12. newyorkdude

    newyorkdude New Member

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    Written contracts is a Western notion. Traditional business in most of the non-Western world is not done by written contracts, but handshakes. Most of the world does not have many lawyers, so in most of the traditional world does not bring late payments to courts. Business in traditional economies is done on the basis of honor. If you have a bad name for nonpayment no one wants to do new business with you.
     
  13. Ceres

    Ceres New Member

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    Yes, I've read that in India they don't like documentation. NewYorkDude, thanks for all this information.
     
  14. Jeff
    • Staff / Moderator

    Jeff Canada Administrator Staff Member

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    Thanks NewYorkDude - very interesting!
     
  15. RaghavK

    RaghavK New Member

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    I don't agree with you completely..but most of the things you said were very true..
     
  16. rickeybojey

    rickeybojey New Member

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    Know the personality and attitude of people you are dealing with. Sensitivity of the persons feeling should also be applied because they have different culture.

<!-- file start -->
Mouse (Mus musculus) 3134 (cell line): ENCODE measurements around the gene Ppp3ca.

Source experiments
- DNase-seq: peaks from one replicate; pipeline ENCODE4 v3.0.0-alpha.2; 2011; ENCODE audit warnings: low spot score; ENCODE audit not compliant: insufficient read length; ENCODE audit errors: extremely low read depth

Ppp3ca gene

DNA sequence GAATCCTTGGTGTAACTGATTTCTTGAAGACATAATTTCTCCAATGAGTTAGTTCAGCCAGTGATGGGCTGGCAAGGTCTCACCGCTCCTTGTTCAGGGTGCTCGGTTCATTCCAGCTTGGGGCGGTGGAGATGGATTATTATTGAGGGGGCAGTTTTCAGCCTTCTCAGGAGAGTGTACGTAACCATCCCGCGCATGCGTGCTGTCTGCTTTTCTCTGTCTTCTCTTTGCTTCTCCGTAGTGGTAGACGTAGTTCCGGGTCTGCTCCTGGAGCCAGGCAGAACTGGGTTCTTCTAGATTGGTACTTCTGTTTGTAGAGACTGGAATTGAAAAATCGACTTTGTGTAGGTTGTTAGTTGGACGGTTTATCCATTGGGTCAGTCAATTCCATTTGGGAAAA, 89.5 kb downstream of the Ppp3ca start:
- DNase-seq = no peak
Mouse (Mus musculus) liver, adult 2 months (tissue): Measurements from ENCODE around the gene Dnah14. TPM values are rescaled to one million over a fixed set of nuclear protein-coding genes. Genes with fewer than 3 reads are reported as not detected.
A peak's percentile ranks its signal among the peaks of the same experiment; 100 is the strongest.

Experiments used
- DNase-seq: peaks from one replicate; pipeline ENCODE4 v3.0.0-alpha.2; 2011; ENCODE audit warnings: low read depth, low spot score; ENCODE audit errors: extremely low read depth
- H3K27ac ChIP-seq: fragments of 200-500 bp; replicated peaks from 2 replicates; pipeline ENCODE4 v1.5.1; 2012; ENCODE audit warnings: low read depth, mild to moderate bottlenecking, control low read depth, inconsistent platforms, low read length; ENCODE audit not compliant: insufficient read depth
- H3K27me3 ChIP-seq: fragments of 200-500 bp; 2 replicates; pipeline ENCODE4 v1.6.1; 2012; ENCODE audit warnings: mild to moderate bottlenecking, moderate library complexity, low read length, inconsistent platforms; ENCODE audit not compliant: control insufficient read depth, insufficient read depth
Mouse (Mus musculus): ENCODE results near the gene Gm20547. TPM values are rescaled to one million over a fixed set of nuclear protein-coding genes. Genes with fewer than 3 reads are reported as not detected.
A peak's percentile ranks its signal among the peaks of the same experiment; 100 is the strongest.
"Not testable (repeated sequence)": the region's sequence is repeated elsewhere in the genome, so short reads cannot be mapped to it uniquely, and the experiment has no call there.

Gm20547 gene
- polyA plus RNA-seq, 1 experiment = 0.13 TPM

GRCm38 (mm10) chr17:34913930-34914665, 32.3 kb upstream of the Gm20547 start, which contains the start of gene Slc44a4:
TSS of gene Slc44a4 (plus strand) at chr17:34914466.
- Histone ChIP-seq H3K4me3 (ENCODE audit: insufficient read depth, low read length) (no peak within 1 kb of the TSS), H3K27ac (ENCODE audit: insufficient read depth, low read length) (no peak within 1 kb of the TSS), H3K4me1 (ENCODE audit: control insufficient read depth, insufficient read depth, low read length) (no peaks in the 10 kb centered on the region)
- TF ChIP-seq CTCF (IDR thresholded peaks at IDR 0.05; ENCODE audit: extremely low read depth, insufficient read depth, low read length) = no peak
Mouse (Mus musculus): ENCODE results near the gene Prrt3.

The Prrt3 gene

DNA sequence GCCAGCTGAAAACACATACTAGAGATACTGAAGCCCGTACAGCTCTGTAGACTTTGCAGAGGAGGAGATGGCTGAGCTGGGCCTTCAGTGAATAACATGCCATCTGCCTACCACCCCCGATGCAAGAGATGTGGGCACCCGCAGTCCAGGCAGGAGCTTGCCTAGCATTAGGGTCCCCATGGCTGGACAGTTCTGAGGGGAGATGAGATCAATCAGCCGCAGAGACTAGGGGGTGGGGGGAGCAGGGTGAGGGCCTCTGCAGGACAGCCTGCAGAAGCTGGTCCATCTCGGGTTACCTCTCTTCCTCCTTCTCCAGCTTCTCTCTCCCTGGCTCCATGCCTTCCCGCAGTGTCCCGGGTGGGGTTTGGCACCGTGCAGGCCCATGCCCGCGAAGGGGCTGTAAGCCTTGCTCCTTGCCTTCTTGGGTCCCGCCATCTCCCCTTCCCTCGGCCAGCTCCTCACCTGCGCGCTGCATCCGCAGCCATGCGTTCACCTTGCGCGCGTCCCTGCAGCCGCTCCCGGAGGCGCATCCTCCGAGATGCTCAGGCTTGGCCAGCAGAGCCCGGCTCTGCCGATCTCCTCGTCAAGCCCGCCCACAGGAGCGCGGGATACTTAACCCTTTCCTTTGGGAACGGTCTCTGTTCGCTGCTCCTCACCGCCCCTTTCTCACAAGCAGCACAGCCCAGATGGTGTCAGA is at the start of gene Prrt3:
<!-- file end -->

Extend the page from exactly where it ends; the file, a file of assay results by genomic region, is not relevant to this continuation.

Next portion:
17. Ceres

    Ceres New Member

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    I just came across this video, which offers advice about the do's and don'ts of doing business in India. You can listen to some interesting insights. Here are some examples:

    • India on the outside looks chaotic but once you get through the layers, you'll find internally it's very organized and calm.
    • The Western aggressive approach of doing business (and looking for it to be done fast) is considered disrespectful in India. It's better to have a gentle approach.

    • Take the time to understand and learn about their family. Family life and community is the same in the workforce as well as in the home.
     
  18. domainerin

    domainerin India Active Member

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    I wouldnt speak of china but my family was once considered the cement king of india and from what I know, workers need to be paid daily.. something even in advance. You cannot delay your workers payments because they live off on the money they make everyday. They have no savings and they want no savings. They live in slums and they live their life of whatever money they make... ofcourse its subjective on what you define "a worker" as.